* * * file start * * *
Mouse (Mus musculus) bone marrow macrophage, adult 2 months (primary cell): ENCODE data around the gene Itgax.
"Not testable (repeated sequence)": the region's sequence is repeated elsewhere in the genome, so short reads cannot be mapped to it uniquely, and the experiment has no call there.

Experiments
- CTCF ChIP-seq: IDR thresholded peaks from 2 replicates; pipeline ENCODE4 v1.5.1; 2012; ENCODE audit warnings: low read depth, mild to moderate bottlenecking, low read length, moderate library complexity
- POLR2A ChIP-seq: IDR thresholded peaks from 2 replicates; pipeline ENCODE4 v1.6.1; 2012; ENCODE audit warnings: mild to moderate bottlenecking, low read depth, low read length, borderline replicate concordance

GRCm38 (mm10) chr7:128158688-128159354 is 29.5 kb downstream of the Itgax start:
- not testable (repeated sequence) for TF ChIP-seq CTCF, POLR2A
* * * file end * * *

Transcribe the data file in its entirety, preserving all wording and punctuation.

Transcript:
Mouse (Mus musculus) bone marrow macrophage, adult 2 months (primary cell): ENCODE data around the gene Itgax.
"Not testable (repeated sequence)": the region's sequence is repeated elsewhere in the genome, so short reads cannot be mapped to it uniquely, and the experiment has no call there.

Experiments
- CTCF ChIP-seq: IDR thresholded peaks from 2 replicates; pipeline ENCODE4 v1.5.1; 2012; ENCODE audit warnings: low read depth, mild to moderate bottlenecking, low read length, moderate library complexity
- POLR2A ChIP-seq: IDR thresholded peaks from 2 replicates; pipeline ENCODE4 v1.6.1; 2012; ENCODE audit warnings: mild to moderate bottlenecking, low read depth, low read length, borderline replicate concordance

GRCm38 (mm10) chr7:128158688-128159354 is 29.5 kb downstream of the Itgax start:
- not testable (repeated sequence) for TF ChIP-seq CTCF, POLR2A